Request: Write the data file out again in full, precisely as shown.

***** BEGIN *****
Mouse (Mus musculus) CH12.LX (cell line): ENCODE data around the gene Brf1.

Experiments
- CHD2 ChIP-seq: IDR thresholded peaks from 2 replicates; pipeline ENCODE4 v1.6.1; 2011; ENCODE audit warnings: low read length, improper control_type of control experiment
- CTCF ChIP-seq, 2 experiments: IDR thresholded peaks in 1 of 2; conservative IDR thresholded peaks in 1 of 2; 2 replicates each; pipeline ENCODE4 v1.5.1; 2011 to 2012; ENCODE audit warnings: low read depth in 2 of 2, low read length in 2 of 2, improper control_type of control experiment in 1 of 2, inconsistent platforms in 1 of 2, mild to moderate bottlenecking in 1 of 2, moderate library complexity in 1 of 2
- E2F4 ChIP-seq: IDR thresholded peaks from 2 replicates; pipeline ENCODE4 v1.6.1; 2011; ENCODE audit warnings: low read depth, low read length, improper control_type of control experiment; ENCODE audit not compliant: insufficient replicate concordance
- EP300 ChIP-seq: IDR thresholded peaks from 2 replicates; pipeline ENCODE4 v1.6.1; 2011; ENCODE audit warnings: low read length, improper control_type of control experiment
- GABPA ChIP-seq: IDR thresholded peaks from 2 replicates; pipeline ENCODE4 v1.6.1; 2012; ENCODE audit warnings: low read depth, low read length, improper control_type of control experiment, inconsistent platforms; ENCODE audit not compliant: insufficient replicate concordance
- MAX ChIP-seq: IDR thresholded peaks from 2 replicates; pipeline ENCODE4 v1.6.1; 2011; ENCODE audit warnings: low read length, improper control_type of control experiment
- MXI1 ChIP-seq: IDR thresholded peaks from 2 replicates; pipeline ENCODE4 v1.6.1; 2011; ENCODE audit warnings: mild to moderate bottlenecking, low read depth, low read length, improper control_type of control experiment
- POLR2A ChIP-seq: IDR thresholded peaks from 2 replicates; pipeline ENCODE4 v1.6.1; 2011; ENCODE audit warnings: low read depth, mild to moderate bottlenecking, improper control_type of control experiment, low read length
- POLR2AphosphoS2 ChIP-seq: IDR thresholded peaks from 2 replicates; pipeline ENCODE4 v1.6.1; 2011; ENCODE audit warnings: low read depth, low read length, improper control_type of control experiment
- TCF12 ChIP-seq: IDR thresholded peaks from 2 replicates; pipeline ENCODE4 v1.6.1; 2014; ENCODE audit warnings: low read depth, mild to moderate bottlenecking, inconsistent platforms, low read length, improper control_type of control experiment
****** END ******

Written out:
Mouse (Mus musculus) CH12.LX (cell line): ENCODE data around the gene Brf1.

Experiments
- CHD2 ChIP-seq: IDR thresholded peaks from 2 replicates; pipeline ENCODE4 v1.6.1; 2011; ENCODE audit warnings: low read length, improper control_type of control experiment
- CTCF ChIP-seq, 2 experiments: IDR thresholded peaks in 1 of 2; conservative IDR thresholded peaks in 1 of 2; 2 replicates each; pipeline ENCODE4 v1.5.1; 2011 to 2012; ENCODE audit warnings: low read depth in 2 of 2, low read length in 2 of 2, improper control_type of control experiment in 1 of 2, inconsistent platforms in 1 of 2, mild to moderate bottlenecking in 1 of 2, moderate library complexity in 1 of 2
- E2F4 ChIP-seq: IDR thresholded peaks from 2 replicates; pipeline ENCODE4 v1.6.1; 2011; ENCODE audit warnings: low read depth, low read length, improper control_type of control experiment; ENCODE audit not compliant: insufficient replicate concordance
- EP300 ChIP-seq: IDR thresholded peaks from 2 replicates; pipeline ENCODE4 v1.6.1; 2011; ENCODE audit warnings: low read length, improper control_type of control experiment
- GABPA ChIP-seq: IDR thresholded peaks from 2 replicates; pipeline ENCODE4 v1.6.1; 2012; ENCODE audit warnings: low read depth, low read length, improper control_type of control experiment, inconsistent platforms; ENCODE audit not compliant: insufficient replicate concordance
- MAX ChIP-seq: IDR thresholded peaks from 2 replicates; pipeline ENCODE4 v1.6.1; 2011; ENCODE audit warnings: low read length, improper control_type of control experiment
- MXI1 ChIP-seq: IDR thresholded peaks from 2 replicates; pipeline ENCODE4 v1.6.1; 2011; ENCODE audit warnings: mild to moderate bottlenecking, low read depth, low read length, improper control_type of control experiment
- POLR2A ChIP-seq: IDR thresholded peaks from 2 replicates; pipeline ENCODE4 v1.6.1; 2011; ENCODE audit warnings: low read depth, mild to moderate bottlenecking, improper control_type of control experiment, low read length
- POLR2AphosphoS2 ChIP-seq: IDR thresholded peaks from 2 replicates; pipeline ENCODE4 v1.6.1; 2011; ENCODE audit warnings: low read depth, low read length, improper control_type of control experiment
- TCF12 ChIP-seq: IDR thresholded peaks from 2 replicates; pipeline ENCODE4 v1.6.1; 2014; ENCODE audit warnings: low read depth, mild to moderate bottlenecking, inconsistent platforms, low read length, improper control_type of control experiment